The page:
As promised, glorious sunshine bathed the unique Roche circuit owned by the Mid Cornwall Premier Motorcycle Club as they hosted the 2018 ACU British Pre-75 Grasstrack Championships on Sunday.
Glorious sunshine was matched with glorious racing across all classes as veteran racers battled to win the ‘big one’. Dust was kept to a minimum by the hard-working track staff, no doubt au fait with their permanent racing venue and how to best handle baking hot conditions. The racing threw up some cracking races, with track modifications proving to greatly improve solo racing, though sidecars were as spectacular as ever at the Cornish Boarded Circuit.
As predicted in the build-up to the meeting, the 250cc Solos looked to be a two-horse race between two long distance travellers; Essex rider Phil Ranson and Lincolnshire journeyman Tim Greig. Greig had been loaned the 2017 British Championship winning machine owned by outgoing British champ Antony Worrall to compete on. Anyone who keeps a keen eye on the 250cc class will know Greig’s pedigree in the quarter-litre class. And Ranson had returned in 2017 to win the British Classic Upright Championships at this very venue, so he knew his way around.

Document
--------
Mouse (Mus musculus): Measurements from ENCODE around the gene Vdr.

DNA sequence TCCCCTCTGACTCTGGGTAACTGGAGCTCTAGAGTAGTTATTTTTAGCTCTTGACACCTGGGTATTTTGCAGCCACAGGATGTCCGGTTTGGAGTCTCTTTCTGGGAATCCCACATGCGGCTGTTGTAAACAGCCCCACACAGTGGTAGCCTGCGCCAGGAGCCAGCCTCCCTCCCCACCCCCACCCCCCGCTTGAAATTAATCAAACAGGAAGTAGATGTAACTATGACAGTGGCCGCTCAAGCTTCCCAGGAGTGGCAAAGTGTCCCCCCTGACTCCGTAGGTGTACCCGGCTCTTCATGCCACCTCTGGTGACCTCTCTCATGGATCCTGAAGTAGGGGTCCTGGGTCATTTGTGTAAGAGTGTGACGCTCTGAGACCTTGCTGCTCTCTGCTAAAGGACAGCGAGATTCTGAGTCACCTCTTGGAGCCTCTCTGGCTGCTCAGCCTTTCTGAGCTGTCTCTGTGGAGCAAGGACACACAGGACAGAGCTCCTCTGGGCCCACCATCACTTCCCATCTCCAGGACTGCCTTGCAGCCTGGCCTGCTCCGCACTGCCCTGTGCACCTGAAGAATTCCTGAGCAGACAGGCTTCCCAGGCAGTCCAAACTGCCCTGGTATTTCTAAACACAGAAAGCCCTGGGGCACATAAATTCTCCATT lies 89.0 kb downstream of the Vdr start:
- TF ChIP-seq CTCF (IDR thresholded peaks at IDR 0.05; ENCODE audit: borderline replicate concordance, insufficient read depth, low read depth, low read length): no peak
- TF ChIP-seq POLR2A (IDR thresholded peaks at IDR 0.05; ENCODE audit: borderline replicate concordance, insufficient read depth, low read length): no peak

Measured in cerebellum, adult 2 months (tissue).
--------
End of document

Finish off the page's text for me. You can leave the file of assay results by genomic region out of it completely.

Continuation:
As racing commenced, the first clash between the two was won by Ranson. Try as he might, Greig couldn’t get on terms with the flying Ranson. Greig didn’t have to wait long for revenge however, reversing the result in the second heat. It was one win each and beautifully poised after two rides. This class, however, proved to have a few more contenders than previously predicted. Luke Tuck, comparative ‘youngster’ in this class, put in a solid heat win in the opening ride, deposing of Giles Dismore in a good race. Tuck went on to win another race in the third set of races, taking advantage of mechanical problems for Ranson. Roger Taylor also took a heat win in the second set of heats, making four different winners in four races. The class was wide open and it would come down to the winner-take-all final.